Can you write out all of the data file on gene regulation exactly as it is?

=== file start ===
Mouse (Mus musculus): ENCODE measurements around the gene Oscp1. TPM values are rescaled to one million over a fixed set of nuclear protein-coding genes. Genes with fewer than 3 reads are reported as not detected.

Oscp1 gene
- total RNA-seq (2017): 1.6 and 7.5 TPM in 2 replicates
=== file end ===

Mouse (Mus musculus): ENCODE measurements around the gene Oscp1. TPM values are rescaled to one million over a fixed set of nuclear protein-coding genes. Genes with fewer than 3 reads are reported as not detected.

Oscp1 gene
- total RNA-seq (2017): 1.6 and 7.5 TPM in 2 replicates